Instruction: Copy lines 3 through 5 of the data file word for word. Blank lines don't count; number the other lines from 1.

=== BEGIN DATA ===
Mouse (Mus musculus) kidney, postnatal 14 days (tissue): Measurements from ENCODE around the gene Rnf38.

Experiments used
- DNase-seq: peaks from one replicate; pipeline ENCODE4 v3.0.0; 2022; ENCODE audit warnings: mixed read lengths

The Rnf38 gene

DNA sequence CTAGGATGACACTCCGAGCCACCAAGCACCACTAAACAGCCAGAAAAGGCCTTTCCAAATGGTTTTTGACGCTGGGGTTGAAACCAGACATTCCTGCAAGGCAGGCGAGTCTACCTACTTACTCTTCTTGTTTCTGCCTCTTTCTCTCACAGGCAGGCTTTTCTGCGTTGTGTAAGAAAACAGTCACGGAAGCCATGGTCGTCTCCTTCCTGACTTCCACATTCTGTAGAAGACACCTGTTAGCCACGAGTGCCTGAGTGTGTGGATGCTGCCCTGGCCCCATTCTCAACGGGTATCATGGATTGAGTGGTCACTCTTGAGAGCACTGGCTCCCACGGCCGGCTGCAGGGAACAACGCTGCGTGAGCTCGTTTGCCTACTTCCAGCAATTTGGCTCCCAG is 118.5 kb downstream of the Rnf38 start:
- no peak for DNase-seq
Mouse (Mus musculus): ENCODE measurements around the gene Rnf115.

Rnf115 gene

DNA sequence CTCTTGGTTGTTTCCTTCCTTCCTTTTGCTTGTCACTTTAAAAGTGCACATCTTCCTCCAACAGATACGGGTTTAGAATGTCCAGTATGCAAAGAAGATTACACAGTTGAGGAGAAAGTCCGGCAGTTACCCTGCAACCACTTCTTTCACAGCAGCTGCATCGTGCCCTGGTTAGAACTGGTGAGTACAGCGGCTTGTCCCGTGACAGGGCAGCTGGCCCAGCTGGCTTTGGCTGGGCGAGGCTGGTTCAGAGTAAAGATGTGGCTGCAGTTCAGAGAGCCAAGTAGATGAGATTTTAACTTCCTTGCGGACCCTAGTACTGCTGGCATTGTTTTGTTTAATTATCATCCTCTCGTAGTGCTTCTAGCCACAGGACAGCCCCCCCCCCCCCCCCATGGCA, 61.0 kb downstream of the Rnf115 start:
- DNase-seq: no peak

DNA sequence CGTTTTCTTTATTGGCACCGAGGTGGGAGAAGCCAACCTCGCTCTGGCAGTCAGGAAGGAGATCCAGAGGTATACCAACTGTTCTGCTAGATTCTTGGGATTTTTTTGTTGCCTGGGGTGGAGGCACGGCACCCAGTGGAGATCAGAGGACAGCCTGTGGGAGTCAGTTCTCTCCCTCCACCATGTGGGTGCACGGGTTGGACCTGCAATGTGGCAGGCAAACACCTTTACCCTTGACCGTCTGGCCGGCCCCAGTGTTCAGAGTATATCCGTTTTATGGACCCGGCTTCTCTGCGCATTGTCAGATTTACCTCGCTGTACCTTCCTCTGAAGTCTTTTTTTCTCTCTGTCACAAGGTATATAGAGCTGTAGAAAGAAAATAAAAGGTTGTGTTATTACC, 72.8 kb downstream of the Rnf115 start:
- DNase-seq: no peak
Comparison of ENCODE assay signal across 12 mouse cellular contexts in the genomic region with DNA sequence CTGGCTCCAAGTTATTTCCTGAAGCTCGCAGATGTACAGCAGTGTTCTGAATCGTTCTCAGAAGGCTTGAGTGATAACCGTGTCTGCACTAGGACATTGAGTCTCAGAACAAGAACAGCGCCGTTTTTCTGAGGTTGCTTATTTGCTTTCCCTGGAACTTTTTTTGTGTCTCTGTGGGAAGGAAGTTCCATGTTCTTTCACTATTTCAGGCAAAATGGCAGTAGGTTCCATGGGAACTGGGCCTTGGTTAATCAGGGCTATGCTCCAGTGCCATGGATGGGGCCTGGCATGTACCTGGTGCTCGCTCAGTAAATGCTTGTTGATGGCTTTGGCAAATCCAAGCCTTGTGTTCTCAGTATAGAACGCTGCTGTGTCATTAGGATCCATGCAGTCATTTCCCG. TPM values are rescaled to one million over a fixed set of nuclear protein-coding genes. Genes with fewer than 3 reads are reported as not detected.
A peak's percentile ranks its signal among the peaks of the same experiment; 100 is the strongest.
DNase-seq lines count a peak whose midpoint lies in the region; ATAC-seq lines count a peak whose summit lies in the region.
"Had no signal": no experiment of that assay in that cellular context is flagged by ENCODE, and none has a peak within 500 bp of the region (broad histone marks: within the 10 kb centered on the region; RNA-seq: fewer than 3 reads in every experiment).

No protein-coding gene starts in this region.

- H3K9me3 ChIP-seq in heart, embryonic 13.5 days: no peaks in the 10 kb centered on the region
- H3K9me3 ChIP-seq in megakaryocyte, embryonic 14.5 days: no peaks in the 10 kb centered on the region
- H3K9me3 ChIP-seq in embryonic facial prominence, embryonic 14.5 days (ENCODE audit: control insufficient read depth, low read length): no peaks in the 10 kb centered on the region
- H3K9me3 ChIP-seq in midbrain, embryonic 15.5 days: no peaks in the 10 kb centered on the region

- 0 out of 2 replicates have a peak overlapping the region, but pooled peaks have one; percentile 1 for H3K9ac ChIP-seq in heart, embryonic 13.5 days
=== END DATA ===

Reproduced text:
- DNase-seq: peaks from one replicate; pipeline ENCODE4 v3.0.0; 2022; ENCODE audit warnings: mixed read lengths

The Rnf38 gene

DNA sequence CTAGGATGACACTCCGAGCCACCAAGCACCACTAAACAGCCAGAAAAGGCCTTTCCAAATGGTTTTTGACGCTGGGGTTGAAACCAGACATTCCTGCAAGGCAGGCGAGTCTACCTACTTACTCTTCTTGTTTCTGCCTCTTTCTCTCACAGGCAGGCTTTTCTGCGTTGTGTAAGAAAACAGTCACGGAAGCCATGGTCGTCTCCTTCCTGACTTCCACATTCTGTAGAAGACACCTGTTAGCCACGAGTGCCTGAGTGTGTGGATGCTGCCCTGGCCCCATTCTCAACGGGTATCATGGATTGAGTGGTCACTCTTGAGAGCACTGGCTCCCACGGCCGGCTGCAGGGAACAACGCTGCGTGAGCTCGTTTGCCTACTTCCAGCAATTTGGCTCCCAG is 118.5 kb downstream of the Rnf38 start: